Berlin and Brussels agree on road toll
After years of conflict, Berlin and Brussels have reached an agreement on revised plans for an autobahn toll: German motorists with particularly environmentally friendly cars can expect significant tax savings, while foreigners will have to pay according to use. The draft law must now be voted on by the Bundestag - and commentators have their doubts about whether it will pass.
Toll agreement a farce
It is by no means certain that the German parliament will approve the toll because it won't lead to a significant increase in revenues, the Neue Zürcher Zeitung explains:
“In itself, the idea of having users pay for motorways is not bad at all. The Swiss truck toll points the way: those who drive more kilometres put more strain on the roads, and should therefore pay more. But no one in Germany wants anything to do with a system that electronically records car data because of data protection concerns, so the only option is a flatrate toll. And private motorway operators like those in France are also out of question, as a recent debate about setting up a motorway company once again confirmed. If more money for road construction is really needed, a 1 cent per litre increase in petrol prices would be more effective - and less bureaucratic to boot.”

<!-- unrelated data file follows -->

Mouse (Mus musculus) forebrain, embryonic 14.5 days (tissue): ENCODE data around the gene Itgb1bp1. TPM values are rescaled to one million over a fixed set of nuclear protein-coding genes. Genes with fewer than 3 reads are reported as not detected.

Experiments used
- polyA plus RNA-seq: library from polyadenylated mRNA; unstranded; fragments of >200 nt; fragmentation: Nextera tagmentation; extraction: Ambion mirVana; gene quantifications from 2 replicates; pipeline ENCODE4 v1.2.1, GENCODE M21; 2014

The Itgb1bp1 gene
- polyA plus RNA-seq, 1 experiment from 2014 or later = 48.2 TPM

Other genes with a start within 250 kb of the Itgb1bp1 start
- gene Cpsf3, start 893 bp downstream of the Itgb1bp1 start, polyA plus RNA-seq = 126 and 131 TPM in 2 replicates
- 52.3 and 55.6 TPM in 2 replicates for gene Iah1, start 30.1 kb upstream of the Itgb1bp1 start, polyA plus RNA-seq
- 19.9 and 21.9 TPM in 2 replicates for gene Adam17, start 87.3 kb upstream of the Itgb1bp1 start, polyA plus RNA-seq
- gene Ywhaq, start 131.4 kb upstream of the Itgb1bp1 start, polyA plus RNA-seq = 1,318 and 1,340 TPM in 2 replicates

Foreigners will still be the only ones to pay
Deutschlandfunk also doubts the legitimacy of the new toll for Germany's autobahns:
“For many German car drivers the new model will pay off. Those who drive a clean car according to Euro 6 emissions standards will pay less road tax than what the vignette used to cost. … But even if in the end there is a small surplus, there can be no talk of the road toll making a 'substantial contribution to the financing of infrastructure', as German Transport Minister Alexander Dobrindt has loudly proclaimed. Only the government coalition partner the SPD or the European Court of Justice can stop this cock-up now. Because even with the new plan, Germany's road toll is to be paid only by foreigners.”